Saturday, 6 March 2010

"El Pio Latrocinio"

The Historia Compostelana calls it, innocently, El Pio Latrocinio: “To Purify with Sacred Rights", but by any other name it was out and out theft!

Imagine this:

On the pretext of visiting various church holdings in and around the area, Diego and two of his canons, Diego and Hugo – who was one of the authors of the Historia Compostela – paid a visit to Giraldo, Bishop, the guardian of the saint’s shrine and the man responsible for the diocese of Braga. Needless to day, there were more in Gelmirez’ retinue than just the bishop and the canons and one author suggests that a few stone cutters may have been thrown in for good company...and an extra mule or two. Diego Gelmirez was received with cordiality and welcomed as a brother in Christ...

For several days Diego enjoyed the hospitality of the diocese, dining with his host in great splendour. Meanwhile, little by little, his partners in crime were removing the remains of not only San Fructuosus but also San Silvestre, San Cucufate and Santa Susana – who now is the co-patron of Santiago de Compostela along with San Roque (note: not Santiago who is the Patron of Spain)! Oh, and the head of St. Victor. Well, why not? While they were at it they also lifted several items thought to have been touched by Jesus Christ himself. It seemed they first worked on one church and the next night shifted their attentions to the next, and so on.

We can learn a great deal about Diego the man when we consider his “reasons” for this unholy theft: they were “not being taken care of properly”.

Yes indeed. Diego said that these would be better taken care of in the Cathedral of Santiago. The trouble was he said no such thing to San Giraldo. In fact he said nothing to him at all about the relics. He just made off with them! By night!

Needless to say, Diego didn’t stick around too long after the deed was done but rushed back to the safe side of the Miño at Tui as fast as he could. The Historia Compostela tells us in glowing imagery what Diego did when he was approaching Compostela. Being the consummate showman that he was, just southwest of the city near Milladoiro, Diego took off his shoes (and so of course did everyone else) and walked barefoot in Triumph into his city, bearing the relics in great splendour. He was welcomed with great joy from the people of the city - the HC tells us in glowing terms - knowing that with this added protection to the city which could only become the greatest site of pilgrimage (read business) in the known world (well almost but who is counting?). You’ve just gotta love it!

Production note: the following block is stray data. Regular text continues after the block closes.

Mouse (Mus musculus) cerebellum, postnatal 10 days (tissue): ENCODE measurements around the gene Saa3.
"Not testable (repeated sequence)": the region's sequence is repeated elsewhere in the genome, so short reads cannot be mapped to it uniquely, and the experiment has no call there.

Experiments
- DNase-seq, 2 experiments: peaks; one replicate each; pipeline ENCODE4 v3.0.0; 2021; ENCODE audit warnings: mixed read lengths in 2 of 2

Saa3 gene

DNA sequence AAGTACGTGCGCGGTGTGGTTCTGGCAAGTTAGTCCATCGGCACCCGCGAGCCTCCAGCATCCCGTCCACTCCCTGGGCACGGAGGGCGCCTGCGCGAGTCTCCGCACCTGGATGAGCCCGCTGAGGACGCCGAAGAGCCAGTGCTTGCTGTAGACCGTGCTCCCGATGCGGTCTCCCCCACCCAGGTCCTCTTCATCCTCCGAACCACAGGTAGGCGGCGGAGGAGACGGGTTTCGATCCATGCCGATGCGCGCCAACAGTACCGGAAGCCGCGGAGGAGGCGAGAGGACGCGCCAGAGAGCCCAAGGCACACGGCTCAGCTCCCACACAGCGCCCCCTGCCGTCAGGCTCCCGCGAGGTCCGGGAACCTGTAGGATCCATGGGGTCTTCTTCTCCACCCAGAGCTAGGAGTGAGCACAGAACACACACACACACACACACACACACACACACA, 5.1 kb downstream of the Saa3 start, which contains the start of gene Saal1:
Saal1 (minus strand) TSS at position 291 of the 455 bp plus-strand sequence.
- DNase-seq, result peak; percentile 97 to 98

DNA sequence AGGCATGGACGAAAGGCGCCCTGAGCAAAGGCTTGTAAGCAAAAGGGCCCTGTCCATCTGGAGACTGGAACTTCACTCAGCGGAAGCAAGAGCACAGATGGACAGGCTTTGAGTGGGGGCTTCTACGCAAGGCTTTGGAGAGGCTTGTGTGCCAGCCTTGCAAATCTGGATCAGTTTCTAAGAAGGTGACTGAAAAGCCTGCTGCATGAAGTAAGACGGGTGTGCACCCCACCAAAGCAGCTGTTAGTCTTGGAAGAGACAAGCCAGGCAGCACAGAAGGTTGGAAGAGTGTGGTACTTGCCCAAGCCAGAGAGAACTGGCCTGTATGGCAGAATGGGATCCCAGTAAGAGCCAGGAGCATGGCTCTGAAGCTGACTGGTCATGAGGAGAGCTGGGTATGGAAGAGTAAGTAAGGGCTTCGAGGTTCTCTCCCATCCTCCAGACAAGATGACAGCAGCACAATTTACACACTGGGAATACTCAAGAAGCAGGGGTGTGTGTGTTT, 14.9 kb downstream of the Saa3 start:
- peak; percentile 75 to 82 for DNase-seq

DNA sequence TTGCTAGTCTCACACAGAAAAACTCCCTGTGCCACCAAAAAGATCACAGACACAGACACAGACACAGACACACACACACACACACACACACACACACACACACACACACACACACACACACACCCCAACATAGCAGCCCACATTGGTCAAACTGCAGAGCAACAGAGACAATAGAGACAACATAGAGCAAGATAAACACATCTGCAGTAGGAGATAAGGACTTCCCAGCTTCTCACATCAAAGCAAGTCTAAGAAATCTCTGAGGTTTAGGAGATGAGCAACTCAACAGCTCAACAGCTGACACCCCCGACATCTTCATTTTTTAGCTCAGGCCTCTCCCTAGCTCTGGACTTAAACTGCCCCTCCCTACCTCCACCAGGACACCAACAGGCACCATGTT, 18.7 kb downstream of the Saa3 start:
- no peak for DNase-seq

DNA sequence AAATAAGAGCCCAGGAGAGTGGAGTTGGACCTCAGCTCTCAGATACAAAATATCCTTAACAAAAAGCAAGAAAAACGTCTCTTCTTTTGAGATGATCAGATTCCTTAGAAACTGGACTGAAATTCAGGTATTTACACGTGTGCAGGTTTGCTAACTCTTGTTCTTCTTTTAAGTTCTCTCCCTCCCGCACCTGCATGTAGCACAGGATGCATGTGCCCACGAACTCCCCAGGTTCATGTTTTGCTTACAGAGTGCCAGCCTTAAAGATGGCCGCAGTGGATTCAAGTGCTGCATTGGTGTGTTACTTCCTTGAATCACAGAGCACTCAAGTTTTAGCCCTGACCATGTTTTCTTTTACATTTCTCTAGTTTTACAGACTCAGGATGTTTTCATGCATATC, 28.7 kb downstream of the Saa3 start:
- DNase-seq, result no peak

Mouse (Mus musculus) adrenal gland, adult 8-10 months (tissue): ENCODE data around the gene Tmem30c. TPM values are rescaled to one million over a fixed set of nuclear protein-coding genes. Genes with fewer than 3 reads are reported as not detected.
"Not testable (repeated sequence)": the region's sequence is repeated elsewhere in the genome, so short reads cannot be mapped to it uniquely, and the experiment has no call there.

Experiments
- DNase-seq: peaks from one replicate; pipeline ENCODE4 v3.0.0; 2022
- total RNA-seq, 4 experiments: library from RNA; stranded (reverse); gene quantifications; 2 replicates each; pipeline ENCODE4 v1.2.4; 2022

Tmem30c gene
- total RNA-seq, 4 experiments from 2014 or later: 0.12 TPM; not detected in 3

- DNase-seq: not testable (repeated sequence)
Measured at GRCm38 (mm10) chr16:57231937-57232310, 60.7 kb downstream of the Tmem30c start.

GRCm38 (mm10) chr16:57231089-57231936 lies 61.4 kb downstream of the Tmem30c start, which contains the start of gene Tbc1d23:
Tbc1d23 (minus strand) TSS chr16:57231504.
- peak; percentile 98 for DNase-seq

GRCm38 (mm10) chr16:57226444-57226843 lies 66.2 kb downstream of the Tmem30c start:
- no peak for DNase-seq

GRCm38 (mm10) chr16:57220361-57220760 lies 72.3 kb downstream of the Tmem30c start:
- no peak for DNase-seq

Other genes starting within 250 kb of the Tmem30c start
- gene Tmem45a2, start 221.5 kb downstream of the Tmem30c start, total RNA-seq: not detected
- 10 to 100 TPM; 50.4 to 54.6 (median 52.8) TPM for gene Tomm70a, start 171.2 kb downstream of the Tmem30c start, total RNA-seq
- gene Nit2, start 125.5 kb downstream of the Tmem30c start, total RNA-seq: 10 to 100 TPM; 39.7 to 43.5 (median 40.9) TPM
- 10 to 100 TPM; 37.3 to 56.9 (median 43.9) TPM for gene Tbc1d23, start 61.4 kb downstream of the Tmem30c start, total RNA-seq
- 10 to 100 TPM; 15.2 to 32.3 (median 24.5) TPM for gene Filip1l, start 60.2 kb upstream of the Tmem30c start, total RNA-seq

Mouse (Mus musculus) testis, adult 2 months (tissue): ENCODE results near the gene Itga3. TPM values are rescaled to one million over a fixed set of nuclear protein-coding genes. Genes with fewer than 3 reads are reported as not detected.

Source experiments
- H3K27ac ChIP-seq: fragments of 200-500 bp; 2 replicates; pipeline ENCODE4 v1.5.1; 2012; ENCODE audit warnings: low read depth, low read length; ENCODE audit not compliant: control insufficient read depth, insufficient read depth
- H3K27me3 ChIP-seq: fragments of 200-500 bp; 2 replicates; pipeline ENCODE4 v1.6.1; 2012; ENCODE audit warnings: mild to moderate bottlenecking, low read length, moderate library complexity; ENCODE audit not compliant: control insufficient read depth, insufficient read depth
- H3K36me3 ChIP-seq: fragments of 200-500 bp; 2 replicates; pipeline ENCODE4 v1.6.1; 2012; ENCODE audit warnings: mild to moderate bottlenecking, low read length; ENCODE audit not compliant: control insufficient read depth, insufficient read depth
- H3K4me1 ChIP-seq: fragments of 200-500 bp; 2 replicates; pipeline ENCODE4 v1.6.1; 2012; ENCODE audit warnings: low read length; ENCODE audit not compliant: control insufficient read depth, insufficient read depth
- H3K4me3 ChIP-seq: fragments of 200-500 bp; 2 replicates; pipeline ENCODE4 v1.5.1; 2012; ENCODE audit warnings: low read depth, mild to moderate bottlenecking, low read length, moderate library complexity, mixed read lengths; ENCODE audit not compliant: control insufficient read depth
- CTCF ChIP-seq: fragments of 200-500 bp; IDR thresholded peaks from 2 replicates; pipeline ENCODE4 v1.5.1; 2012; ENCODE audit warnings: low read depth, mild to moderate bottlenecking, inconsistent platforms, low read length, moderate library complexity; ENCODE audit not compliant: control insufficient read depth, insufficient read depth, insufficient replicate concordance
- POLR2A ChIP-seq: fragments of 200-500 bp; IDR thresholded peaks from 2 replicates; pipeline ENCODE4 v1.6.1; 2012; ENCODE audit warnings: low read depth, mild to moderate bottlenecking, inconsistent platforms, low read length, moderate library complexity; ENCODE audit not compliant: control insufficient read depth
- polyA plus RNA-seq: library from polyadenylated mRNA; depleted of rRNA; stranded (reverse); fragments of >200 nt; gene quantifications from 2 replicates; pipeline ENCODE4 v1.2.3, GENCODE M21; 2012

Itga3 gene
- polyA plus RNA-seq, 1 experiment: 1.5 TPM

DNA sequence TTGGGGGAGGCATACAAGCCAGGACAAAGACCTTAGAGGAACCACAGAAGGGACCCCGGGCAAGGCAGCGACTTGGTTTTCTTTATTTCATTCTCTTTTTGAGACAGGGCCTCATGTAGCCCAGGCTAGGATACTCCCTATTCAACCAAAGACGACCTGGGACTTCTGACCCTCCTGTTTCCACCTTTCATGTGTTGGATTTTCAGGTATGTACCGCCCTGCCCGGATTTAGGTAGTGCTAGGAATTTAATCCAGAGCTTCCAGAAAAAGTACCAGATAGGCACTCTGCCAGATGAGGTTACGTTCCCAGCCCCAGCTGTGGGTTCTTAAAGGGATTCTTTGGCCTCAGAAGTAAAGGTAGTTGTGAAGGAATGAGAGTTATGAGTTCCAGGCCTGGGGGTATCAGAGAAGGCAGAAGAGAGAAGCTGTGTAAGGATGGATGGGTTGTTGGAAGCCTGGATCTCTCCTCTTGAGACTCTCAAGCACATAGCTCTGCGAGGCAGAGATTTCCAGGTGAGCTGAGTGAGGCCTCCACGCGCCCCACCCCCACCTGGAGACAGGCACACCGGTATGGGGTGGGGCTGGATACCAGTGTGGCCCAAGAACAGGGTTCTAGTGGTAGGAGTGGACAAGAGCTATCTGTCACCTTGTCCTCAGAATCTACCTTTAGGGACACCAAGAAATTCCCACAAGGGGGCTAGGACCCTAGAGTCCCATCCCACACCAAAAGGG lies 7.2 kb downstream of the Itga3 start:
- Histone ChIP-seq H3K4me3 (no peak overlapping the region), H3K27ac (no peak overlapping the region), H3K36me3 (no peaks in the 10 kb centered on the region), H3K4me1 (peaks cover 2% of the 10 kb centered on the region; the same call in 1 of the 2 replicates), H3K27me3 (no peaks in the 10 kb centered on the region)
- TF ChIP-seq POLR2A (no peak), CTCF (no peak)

It was, of course, a moral outrage even though “legally” Diego had a right to “translate” (love this word from translatio!) the relics wherever he wanted and for whatever reason.

Giraldo wrote to the Pope. Urban wrote to Diego telling him to give his brother his toys back at once!

Diego ignored him.

Such is our hero. I look forward to telling you more of his exploits in the weeks to come.

Meanwhile if you would like a “sneak peak” at the prologue of “Compostela” do check out my website at

1 comment:

  1. Babel Fish translates as:
    In society matter has not had the difficulty equally, so long as has the confidence to do, may make some result at least.

    But I am afraid I still don't understand it!